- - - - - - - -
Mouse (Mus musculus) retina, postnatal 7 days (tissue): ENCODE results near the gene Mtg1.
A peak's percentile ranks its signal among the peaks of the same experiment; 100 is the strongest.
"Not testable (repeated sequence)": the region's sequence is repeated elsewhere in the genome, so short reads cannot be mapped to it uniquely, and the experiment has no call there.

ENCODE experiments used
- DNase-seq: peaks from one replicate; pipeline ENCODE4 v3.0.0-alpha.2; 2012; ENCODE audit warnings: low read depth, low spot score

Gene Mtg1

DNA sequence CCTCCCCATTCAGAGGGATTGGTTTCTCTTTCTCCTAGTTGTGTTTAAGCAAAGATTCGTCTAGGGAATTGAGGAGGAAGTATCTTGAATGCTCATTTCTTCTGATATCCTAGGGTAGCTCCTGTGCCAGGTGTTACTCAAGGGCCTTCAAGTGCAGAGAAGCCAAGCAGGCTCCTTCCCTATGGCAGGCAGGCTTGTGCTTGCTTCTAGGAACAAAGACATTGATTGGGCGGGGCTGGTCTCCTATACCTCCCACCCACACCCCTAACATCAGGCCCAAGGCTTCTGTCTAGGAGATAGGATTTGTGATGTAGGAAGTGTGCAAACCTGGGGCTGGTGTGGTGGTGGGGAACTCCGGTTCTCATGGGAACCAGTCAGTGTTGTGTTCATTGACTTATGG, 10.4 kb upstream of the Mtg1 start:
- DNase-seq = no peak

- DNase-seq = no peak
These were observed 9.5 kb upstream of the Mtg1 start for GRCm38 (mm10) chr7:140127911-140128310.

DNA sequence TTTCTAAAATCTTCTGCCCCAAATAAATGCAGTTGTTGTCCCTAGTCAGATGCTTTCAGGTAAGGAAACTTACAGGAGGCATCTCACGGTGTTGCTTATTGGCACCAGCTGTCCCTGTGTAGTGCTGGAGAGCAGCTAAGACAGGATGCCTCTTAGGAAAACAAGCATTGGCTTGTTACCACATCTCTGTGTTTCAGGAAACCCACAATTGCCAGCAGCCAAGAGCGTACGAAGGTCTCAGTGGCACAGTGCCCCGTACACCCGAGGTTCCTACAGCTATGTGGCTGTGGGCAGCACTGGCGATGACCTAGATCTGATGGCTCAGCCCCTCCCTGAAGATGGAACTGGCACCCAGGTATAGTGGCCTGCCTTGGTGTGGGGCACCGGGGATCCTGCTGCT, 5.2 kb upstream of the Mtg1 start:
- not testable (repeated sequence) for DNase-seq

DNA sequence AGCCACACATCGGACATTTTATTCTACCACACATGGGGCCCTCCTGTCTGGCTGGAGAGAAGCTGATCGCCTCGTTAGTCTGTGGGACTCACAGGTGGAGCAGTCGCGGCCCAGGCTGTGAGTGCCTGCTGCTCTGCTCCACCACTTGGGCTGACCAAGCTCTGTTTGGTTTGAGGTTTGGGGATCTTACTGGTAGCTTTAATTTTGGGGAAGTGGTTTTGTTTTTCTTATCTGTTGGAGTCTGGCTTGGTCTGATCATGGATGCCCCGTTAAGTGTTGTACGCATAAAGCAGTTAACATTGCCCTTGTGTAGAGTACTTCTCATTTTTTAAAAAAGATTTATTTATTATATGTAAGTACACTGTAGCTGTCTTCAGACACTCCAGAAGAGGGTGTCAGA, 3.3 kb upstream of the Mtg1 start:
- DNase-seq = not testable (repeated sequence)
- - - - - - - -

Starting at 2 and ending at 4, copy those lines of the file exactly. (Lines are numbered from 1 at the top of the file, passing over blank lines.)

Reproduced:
A peak's percentile ranks its signal among the peaks of the same experiment; 100 is the strongest.
"Not testable (repeated sequence)": the region's sequence is repeated elsewhere in the genome, so short reads cannot be mapped to it uniquely, and the experiment has no call there.

ENCODE experiments used